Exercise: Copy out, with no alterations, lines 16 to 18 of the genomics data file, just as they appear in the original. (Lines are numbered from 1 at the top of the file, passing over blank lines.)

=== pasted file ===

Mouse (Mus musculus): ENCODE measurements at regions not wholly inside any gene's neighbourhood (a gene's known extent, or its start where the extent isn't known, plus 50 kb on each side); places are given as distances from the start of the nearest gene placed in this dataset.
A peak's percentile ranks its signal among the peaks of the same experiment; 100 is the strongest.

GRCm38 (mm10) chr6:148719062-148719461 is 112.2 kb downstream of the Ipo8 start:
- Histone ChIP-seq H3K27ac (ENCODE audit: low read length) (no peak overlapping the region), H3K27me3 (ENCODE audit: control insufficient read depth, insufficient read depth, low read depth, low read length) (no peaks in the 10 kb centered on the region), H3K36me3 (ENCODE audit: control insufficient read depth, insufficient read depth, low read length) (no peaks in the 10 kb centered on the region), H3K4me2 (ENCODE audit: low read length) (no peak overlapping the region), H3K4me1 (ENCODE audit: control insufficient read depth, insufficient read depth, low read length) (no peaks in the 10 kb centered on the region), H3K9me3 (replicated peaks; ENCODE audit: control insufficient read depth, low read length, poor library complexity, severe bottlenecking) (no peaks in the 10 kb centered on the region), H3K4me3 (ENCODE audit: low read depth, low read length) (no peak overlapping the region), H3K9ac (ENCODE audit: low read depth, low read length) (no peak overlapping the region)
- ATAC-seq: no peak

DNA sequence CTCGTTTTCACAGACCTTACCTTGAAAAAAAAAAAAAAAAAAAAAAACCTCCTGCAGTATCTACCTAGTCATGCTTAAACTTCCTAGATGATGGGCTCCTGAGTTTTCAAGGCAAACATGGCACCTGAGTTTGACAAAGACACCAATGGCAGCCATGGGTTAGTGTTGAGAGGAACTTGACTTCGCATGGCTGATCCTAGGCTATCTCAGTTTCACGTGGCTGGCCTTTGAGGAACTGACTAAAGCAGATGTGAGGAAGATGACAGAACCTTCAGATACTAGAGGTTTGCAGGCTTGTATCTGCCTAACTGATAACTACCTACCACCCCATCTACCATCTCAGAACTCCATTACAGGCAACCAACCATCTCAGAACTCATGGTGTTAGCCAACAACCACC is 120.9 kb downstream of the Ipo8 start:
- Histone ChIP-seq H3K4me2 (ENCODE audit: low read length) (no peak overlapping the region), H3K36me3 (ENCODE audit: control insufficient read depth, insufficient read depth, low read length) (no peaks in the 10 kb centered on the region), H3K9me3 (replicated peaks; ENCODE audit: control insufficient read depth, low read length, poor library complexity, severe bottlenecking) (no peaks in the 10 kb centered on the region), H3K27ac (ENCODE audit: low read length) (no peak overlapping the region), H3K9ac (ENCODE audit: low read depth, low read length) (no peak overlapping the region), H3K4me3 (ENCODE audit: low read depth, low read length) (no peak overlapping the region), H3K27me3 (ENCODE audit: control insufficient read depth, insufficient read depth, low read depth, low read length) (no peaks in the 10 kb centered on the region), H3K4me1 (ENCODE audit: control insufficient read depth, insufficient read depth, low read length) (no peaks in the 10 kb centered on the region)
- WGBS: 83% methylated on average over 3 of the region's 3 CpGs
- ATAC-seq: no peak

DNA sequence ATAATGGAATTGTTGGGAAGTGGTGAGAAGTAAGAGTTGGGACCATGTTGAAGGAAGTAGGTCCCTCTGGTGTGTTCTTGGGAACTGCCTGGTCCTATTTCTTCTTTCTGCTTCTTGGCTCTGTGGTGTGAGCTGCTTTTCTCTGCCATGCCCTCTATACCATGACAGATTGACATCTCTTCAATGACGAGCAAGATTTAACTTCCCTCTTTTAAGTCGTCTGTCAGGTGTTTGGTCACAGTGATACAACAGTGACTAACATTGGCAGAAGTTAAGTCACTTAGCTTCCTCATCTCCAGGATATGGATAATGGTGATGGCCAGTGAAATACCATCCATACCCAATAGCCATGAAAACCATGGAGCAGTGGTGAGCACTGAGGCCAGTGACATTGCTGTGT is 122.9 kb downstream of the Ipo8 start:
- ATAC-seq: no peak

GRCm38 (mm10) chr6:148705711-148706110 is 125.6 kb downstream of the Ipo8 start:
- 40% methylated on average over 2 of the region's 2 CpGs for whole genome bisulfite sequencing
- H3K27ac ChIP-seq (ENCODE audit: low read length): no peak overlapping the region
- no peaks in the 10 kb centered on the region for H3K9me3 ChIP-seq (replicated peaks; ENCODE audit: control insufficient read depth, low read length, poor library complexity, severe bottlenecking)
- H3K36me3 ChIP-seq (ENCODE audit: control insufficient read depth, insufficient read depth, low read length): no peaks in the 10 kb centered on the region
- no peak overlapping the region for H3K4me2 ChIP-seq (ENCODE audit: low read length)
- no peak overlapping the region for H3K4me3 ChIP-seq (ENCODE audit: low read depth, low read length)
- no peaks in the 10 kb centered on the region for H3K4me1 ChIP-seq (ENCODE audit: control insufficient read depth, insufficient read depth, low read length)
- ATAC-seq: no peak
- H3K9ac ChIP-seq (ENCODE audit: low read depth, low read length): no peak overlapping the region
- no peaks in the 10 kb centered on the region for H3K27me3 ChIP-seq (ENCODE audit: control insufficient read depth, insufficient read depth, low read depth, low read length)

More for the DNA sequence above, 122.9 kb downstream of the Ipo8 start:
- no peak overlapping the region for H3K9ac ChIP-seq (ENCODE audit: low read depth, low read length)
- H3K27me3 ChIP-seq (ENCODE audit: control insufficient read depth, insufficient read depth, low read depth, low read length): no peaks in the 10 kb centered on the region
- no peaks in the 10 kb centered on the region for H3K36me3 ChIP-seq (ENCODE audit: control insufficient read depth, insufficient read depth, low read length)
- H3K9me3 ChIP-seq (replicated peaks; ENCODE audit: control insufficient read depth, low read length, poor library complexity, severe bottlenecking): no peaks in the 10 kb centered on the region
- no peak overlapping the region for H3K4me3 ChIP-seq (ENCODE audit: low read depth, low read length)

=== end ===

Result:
- H3K36me3 ChIP-seq (ENCODE audit: control insufficient read depth, insufficient read depth, low read length): no peaks in the 10 kb centered on the region
- no peak overlapping the region for H3K4me2 ChIP-seq (ENCODE audit: low read length)
- no peak overlapping the region for H3K4me3 ChIP-seq (ENCODE audit: low read depth, low read length)